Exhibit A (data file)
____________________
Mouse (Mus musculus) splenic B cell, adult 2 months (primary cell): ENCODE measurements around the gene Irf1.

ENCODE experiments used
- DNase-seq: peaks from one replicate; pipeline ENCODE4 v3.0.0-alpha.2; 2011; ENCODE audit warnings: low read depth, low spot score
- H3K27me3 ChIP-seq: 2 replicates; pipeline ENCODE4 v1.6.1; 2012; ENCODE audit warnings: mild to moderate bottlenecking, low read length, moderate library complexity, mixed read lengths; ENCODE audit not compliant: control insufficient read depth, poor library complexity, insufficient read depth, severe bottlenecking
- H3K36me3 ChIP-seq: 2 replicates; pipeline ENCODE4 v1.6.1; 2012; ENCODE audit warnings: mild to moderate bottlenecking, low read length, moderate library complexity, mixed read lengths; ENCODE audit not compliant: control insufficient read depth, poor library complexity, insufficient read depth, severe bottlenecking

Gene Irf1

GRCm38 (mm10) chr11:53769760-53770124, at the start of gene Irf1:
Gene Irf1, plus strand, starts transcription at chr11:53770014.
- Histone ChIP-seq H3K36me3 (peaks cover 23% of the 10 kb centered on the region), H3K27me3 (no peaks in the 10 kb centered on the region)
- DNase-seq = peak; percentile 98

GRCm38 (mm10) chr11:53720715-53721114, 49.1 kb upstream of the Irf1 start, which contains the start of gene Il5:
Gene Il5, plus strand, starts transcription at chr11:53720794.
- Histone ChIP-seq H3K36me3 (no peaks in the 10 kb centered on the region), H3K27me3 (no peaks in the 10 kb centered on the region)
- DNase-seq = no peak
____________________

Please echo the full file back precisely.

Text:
Mouse (Mus musculus) splenic B cell, adult 2 months (primary cell): ENCODE measurements around the gene Irf1.

ENCODE experiments used
- DNase-seq: peaks from one replicate; pipeline ENCODE4 v3.0.0-alpha.2; 2011; ENCODE audit warnings: low read depth, low spot score
- H3K27me3 ChIP-seq: 2 replicates; pipeline ENCODE4 v1.6.1; 2012; ENCODE audit warnings: mild to moderate bottlenecking, low read length, moderate library complexity, mixed read lengths; ENCODE audit not compliant: control insufficient read depth, poor library complexity, insufficient read depth, severe bottlenecking
- H3K36me3 ChIP-seq: 2 replicates; pipeline ENCODE4 v1.6.1; 2012; ENCODE audit warnings: mild to moderate bottlenecking, low read length, moderate library complexity, mixed read lengths; ENCODE audit not compliant: control insufficient read depth, poor library complexity, insufficient read depth, severe bottlenecking

Gene Irf1

GRCm38 (mm10) chr11:53769760-53770124, at the start of gene Irf1:
Gene Irf1, plus strand, starts transcription at chr11:53770014.
- Histone ChIP-seq H3K36me3 (peaks cover 23% of the 10 kb centered on the region), H3K27me3 (no peaks in the 10 kb centered on the region)
- DNase-seq = peak; percentile 98

GRCm38 (mm10) chr11:53720715-53721114, 49.1 kb upstream of the Irf1 start, which contains the start of gene Il5:
Gene Il5, plus strand, starts transcription at chr11:53720794.
- Histone ChIP-seq H3K36me3 (no peaks in the 10 kb centered on the region), H3K27me3 (no peaks in the 10 kb centered on the region)
- DNase-seq = no peak